Amy Heath-Carpentier, who teaches “Gender Analysis for International Affairs,” brings both local and global perspectives to LGBTQ+ history.
As Pride Month comes to an end, we must reflect and understand that Pride has not always been what it is now, and for many other countries, it isn’t a simply a celebration. According to Amy Heath-Carpentier, a lecturer in global studies and scholar of gender, religion, and sexuality, Pride is also built on protest — it was and is political. Yet without Pride’s history of conflict and bravery, we would not have this month of celebration, acceptance, and gratitude.
Historically, there seems to be a sparce account of LGBTQ+ representation. Unsurprisingly, this doesn’t mean that the community didn’t exist. In some cases, this information may have been repressed, but just as frequently, LGBTQ+ experiences were not defined like they are today. Historians recount instances of women cohabitating together as lifelong companions but not being considered homosexual at the time. This was especially true in reference to a generation of women Heath-Carpentier studies who were interested in “new ways of living” in 1910s Ireland. These women pursued many political causes, including Irish independence and women’s suffrage, but they also explored vegetarianism and new models of womanhood.
In her research, Heath-Carpentier asks how these Irish women’s experiences conformed to or varied from their heterosexual counterparts. While they aren’t homosexual on paper, their everyday lives seem to mirror a relationship that was more than basic camaraderie.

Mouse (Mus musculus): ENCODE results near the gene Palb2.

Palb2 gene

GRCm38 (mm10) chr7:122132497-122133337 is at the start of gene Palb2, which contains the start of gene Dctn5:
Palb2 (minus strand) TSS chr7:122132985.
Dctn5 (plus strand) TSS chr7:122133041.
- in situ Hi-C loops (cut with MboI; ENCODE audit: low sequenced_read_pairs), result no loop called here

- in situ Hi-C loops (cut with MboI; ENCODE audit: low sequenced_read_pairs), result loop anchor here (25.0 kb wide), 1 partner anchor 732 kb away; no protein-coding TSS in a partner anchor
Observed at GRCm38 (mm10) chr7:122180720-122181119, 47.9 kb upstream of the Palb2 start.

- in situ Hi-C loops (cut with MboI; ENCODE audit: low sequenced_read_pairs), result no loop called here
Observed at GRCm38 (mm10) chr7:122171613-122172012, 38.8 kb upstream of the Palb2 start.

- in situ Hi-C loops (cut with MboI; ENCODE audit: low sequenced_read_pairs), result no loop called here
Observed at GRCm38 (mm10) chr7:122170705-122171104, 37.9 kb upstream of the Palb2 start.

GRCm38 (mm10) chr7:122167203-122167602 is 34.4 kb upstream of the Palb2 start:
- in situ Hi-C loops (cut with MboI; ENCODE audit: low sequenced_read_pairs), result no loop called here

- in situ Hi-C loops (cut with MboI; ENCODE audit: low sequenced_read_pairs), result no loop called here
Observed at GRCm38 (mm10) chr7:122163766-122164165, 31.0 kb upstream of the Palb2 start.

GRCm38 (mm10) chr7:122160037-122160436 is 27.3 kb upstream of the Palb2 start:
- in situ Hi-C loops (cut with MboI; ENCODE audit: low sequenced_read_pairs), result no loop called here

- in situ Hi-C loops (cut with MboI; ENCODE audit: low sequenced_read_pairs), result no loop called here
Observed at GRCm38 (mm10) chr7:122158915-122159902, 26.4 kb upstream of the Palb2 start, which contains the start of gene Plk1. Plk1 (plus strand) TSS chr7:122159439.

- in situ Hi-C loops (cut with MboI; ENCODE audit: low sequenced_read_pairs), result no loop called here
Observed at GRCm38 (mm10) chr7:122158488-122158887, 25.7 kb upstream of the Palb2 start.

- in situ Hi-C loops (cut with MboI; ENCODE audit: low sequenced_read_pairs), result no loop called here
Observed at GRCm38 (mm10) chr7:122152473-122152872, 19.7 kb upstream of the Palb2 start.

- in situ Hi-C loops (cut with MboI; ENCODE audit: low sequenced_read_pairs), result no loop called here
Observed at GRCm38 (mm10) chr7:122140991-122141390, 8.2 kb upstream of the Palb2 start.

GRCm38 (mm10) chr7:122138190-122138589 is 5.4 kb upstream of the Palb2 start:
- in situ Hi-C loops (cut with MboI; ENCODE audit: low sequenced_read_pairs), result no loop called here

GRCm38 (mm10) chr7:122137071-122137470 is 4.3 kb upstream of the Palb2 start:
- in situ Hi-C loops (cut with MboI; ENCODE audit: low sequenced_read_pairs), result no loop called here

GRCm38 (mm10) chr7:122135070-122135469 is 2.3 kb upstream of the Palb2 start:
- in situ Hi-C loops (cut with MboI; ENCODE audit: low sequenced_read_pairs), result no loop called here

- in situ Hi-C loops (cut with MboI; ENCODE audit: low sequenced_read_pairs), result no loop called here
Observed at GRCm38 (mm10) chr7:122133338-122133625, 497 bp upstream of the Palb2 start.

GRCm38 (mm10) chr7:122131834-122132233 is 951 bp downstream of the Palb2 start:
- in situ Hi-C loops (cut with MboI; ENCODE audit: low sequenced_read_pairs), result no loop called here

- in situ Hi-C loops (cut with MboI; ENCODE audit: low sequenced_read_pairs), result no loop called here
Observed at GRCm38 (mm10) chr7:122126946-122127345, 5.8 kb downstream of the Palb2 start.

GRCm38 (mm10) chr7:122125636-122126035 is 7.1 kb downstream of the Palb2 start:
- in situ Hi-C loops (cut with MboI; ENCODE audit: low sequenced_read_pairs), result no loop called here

“You must look beyond just living together. Did they combine their finances, were they buried together, did they write one another into their wills, and did their families talk about them as if they were a couple?” Heath-Carpentier said.
The term “lesbian” wasn’t really used colloquially until the mid-to-later 1900s, so this phenomenon hadn’t really been characterized. However, historians now consider some politically active men and women from the Irish fight for independence as LGBTQ+. “There were several men and women who participated in the 1916 Easter Rising who we today might consider part of the LGBTQ+ community,” Heath-Carpentier explained.
Heath-Carpentier’s personal experience with Pride in St. Louis exhibits rebellion at the local level. In June of 1995, she collaborated on a mass relationship blessing ceremony in Lafayette Park with a group of ministers, allies, and members of the LGBTQ+ community. “This was so political, but also showed solidarity,” Heath Carpentier said. “It showed how many people were present and supporting both each couple’s marriage and gay marriage more broadly. At the same time, it was a mass wedding with all the joy and love that accompanies that life milestone as well. Pride was revolutionary — it was a very political act.”
Pride has evolved very quickly, Heath-Carpentier says, but we cannot disregard that this isn’t the reality in all places — in the U.S. or internationally. In parts of the world, same-sex relations are illegal or even punishable by death. In other places, discussions around topics like same-sex marriage can still be very taboo. For example, while St. Louis’s Gateway Men’s and CHARIS choirs perform openly, members of the Beijing Queer Chorus often conceal their identity with masks. For the St. Louis choirs, this is just another collaborative performance. For their Chinese counterparts, this is a potential risk — they perform with the mask on to avoid punishment, harassment, and outing. This leads to a question: what do people risk in other parts of the world?
Contemporary scholars, artists, and historians help reveal the history of the LGBTQ+ community and expand understandings of how this community lived in the past. With every new bit of information, those who are homosexual, bisexual, asexual, pansexual, and other LGBTQ+ identifying people are getting the representation that they deserve but that was for so long hidden.